September 17, 2014
Over on Google+, Aaron Seigo in his inimitable way launched a discussion about people who call themselves community managers.. In his words: “the “community manager” role that is increasingly common in the free software world is a fraud and a farce”. As you would expect when casting aspertions on people whose job is to talk to people in public, the post generated a great, and mostly constructive, discussion in the comments – I encourage you to go over there and read some of the highlights, including comments from Richard Esplin, my colleague Jan Wildeboer, Mark Shuttleworth, Michael Hall, Lenz Grimmer and other community luminaries. Well worth the read.
My humble observation here is that the community manager title is useful, but does not affect the person’s relationships with other community members.
First: what about alternative titles? Community liaison, evangelist, gardener, concierge, “cat herder”, ombudsman, Chief Community Officer, community engagement… all have been used as job titles to describe what is essentially the same role. And while I like the metaphors used for some of the titles like the gardener, I don’t think we do ourselves a service by using them. By using some terrible made-up titles, we deprive ourselves of the opportunity to let people know what we can do.
Job titles serve a number of roles in the industry: communicating your authority on a subject to people who have not worked with you (for example, in a panel or a job interview), and letting people know what you did in your job in short-hand. Now, tell me, does a “community ombudsman” rank higher than a “chief cat-herder”? Should I trust the opinion of a “Chief Community Officer” more than a “community gardener”? I can’t tell.
For better or worse, “Community manager” is widely used, and more or less understood. A community manager is someone who tries to keep existing community members happy and engaged, and grows the community by recruiting new members. The second order consequences of that can be varied: we can make our community happy by having better products, so some community managers focus a lot on technology (roadmaps, bug tracking, QA, documentation). Or you can make them happier by better communicating technology which is there – so other community managers concentrate on communication, blogging, Twitter, putting a public face on the development process. You can grow your community by recruiting new users and developers through promotion and outreach, or through business development.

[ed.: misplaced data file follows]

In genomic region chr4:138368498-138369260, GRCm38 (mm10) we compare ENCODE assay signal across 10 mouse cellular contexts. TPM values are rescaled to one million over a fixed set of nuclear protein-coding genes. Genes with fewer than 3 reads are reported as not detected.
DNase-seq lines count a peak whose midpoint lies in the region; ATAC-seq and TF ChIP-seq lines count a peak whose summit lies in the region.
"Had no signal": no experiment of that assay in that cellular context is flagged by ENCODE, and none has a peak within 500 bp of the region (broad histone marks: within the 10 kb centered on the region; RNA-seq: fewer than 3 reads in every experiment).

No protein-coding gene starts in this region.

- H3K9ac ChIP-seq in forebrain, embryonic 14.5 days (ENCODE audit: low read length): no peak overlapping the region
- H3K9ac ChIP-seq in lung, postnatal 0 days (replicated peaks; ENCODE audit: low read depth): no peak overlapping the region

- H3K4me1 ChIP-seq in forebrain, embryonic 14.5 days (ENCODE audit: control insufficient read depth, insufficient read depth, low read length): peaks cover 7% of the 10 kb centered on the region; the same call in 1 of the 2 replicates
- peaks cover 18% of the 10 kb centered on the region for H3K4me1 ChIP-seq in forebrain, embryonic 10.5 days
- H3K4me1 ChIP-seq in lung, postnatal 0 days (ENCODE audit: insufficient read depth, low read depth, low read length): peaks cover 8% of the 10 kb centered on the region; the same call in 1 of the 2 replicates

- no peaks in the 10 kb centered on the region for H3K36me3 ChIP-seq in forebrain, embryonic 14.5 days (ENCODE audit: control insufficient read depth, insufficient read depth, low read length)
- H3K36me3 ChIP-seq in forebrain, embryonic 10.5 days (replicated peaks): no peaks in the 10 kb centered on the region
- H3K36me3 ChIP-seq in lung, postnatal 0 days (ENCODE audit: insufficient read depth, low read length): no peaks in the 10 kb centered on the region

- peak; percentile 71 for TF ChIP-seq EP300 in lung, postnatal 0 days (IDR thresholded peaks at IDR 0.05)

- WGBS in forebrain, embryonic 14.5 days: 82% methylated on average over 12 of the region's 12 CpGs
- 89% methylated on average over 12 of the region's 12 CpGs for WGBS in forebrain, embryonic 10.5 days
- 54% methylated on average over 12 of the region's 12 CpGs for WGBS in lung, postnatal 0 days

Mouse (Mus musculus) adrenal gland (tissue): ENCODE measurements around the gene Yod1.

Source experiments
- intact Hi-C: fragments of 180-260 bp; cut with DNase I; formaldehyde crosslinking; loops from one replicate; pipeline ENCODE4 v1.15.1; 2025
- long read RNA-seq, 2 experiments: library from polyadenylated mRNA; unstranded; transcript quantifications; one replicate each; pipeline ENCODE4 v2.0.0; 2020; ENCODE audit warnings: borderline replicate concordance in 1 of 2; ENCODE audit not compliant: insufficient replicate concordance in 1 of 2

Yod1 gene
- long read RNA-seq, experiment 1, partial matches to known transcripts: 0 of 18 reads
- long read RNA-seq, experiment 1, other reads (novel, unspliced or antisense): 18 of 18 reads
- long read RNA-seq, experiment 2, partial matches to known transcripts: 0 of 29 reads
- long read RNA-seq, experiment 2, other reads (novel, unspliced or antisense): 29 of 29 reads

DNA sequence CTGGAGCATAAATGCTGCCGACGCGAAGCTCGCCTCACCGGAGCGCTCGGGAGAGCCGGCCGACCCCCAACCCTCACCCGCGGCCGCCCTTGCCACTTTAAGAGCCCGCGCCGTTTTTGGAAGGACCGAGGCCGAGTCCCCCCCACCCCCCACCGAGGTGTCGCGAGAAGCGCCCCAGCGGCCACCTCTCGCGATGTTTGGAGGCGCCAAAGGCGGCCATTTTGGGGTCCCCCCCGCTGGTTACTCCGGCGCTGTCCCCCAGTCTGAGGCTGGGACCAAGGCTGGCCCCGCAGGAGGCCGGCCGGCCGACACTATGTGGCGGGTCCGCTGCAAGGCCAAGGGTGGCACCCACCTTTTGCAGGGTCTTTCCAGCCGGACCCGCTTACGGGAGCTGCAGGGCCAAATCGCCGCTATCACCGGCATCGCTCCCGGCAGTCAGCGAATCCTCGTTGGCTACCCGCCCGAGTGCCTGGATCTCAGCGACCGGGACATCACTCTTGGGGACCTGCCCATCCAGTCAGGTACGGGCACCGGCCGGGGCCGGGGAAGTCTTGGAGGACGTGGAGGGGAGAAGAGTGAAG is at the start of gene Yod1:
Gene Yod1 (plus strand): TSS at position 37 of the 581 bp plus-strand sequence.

While the role of a community manager is pretty well understood, it is a broad enough title to cover evangelist, product manager, marketing director, developer, release engineer and more.
Second: The job title will not matter inside your community. People in your company will give respect and authority according to who your boss is, perhaps, but people in the community will very quickly pigeon-hole you – are you doing good work and removing roadblocks, or are you a corporate mouthpiece, there to explain why unpopular decisions over which you had no control are actually good for the community? Sometimes you need to be both, but whatever you are predominantly, your community will see through it and categorize you appropriately.
What matters to me is that I am working with and in a community, working toward a vision I believe in, and enabling that community to be a nice place to work in where great things happen. Once I’m checking all those boxes, I really don’t care what my job title is, and I don’t think fellow community members and colleagues do either. My vision of community managers is that they are people who make the lives of community members (regardless of employers) a little better every day, often in ways that are invisible, and as long as you’re doing that, I don’t care what’s on your business card.
April 18, 2014
Number two in an occasional series of “time I wish I could have back” topics related to releasing proprietary software projects as free software.
What’s in a name?
It was famously said that there are 2 hard problems in computer programming: Cache invalidation, naming things, and off by one errors.
Naming a project is a pain. Everyone has their favourite, everyone’s an expert, and there are a dozen different creative processes that people will suggest. Also, project names are subject to approval by legal and brand departments often, which are 2 departments most engineers don’t want anything to do with. So how do you come up with an acceptable name without spending weeks talking about it? Here are some guidelines.
Avoid anything related to the company name or products
You don’t want to have corporate trademark guidelines, certification programmes, etc impacting the way your community can use the project name, and avoiding names related to company assets will make it easier to transfer trademark ownership to an independent non-profit, should you decide to do that in the future. In terms of maintaining a clear separation in people’s minds between the community project and your company’s products, it’s also a good idea to avoid “line extension” by reusing a product name
Outside of that, the number one thing to remember is:
Projects names are not the most important thing about your project
What’s important is what problems you solve, and how well you solve them. The name will grow on people if they’re using the project regularly. You can even end up with interesting discussions like “is it pronounced Lee-nooks or Lie-nucks?” which can galvanise a nascent community. Also, remember that:
Project names can be changed
How many projects fall foul of existing trademarks, end up rebranding soon after launch, or are forced to change names because of a change of corporate sponsor or a fork? Firefox, Jitsi, WildFly, Jenkins, LibreOffice, Joomla, Inkscape all started life under different names, and a rename has not prevented them from going on to be very successful projects. The important thing, in an open source project, is to start small so that you don’t have a huge amount invested in the old name, if circumstances require you to change it.